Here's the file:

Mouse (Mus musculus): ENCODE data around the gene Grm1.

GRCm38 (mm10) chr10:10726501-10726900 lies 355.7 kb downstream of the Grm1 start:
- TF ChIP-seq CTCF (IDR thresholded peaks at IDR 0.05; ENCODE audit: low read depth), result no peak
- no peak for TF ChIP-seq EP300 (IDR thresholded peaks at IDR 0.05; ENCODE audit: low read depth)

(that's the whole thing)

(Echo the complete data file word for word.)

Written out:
Mouse (Mus musculus): ENCODE data around the gene Grm1.

GRCm38 (mm10) chr10:10726501-10726900 lies 355.7 kb downstream of the Grm1 start:
- TF ChIP-seq CTCF (IDR thresholded peaks at IDR 0.05; ENCODE audit: low read depth), result no peak
- no peak for TF ChIP-seq EP300 (IDR thresholded peaks at IDR 0.05; ENCODE audit: low read depth)